Electromagnetic fields as cutting tools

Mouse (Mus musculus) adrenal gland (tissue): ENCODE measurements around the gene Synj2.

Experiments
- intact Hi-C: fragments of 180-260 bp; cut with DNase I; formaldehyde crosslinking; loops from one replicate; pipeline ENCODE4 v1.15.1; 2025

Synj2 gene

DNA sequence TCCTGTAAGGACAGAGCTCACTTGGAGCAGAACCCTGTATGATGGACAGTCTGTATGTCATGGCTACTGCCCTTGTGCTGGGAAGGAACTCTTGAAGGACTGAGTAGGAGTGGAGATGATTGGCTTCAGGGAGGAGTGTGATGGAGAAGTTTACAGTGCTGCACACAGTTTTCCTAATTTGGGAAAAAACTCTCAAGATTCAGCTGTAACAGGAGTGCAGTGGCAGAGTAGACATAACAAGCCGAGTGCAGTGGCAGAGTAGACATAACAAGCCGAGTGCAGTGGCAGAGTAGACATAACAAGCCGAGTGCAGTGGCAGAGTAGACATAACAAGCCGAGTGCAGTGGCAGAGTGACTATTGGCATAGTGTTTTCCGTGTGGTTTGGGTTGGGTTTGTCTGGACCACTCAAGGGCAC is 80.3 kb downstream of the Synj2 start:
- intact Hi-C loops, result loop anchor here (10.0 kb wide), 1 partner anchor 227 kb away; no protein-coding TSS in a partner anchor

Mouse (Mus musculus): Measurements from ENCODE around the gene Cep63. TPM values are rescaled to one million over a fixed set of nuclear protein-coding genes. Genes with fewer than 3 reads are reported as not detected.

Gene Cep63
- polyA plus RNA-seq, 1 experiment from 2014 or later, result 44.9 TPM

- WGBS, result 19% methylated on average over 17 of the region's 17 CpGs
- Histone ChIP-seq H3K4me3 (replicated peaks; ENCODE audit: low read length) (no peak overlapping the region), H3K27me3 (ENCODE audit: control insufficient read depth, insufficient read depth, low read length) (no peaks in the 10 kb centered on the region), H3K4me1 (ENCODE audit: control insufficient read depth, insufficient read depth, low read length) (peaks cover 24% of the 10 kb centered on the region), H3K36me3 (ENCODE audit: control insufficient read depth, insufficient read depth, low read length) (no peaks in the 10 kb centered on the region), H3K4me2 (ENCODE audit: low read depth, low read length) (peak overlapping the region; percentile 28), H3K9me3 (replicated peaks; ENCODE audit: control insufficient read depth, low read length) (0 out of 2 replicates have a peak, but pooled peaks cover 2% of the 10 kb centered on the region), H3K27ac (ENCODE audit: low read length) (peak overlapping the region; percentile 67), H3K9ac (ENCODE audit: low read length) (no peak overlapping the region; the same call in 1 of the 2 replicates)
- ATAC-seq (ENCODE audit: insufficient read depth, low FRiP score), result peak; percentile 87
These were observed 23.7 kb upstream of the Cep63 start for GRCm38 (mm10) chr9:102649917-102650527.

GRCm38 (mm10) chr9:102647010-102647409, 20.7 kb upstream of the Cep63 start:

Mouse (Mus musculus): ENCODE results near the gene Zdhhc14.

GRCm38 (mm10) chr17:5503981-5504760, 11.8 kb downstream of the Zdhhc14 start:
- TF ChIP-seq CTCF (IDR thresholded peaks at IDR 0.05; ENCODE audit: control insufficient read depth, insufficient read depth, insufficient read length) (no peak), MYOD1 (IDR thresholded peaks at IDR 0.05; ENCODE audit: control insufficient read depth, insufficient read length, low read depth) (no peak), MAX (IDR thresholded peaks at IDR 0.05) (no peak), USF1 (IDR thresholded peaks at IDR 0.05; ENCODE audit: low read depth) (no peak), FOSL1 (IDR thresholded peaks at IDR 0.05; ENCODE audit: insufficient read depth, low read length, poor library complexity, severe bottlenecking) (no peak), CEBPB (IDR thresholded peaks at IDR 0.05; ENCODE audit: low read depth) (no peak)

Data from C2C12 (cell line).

Squealing tires and the crunch of impact – when an accident occurs, the steel sheets that form a motor vehicle’s bodywork must provide adequate impact protection and shield its passengers to the greatest extent possible. But the strength of the steels that are used throw up their own challenges, for example when automobile manufacturers have to punch holes in them for cable routing. Struggling to pierce the hard steel, mechanical cutting tools rapidly wear out. And because they also leave some unwanted material on the underside of the steel (burr, as the experts call it), additional time has to be spent on a finishing process. One possible alternative is to use lasers as cutters, but they require a great deal of energy, which makes the entire process time-consuming and costly. Working together with a number of partners including Volkswagen, researchers at the Fraunhofer Institute for Machine Tools and Forming Technology IWU in Chemnitz have come up with another way to make holes in press-hardened steel bodywork. Dr. Verena Kräusel, head of department at the IWU, explains: “The new method is based on electromagnetic pulse technology (EMPT), which was previously used primarily to expand or neck aluminum tubes. We’ve modified it to cut even hard steels. Whereas a laser takes around 1.4 seconds to cut a hole, EMPT can do the job in approximately 200 milliseconds – our method is up to seven times faster.” Another advantage is that it produces no burr, thus doing away with the need for a finishing process. Stamping presses become superfluous, and no costs arise from the need to replace worn-out parts. The pulse generators comprise a coil, a capacitor battery, a charging device and high-current switches. When the switch closes, the capacitors discharge via the coil within a matter of microseconds, producing a high pulsed current. The coil converts the energy stored in the capacitors into magnetic energy. To be able to use this process to cut steel, the researchers simply had to modify the coil to ensure the resulting electromagnetic field is strong enough: the pressure with which the field hits the steel must be so high that it forcibly expels the material from the sheet. “The impact pressure on the steel is approximately 3,500 bar, which equates to the weight of three small cars on a single fingernail,” says Kräusel. PSTproducts GmbH in Alzenau provided the original EMPT system. With regard to the customer demands the researchers develop now the coils for various cutting geometries.
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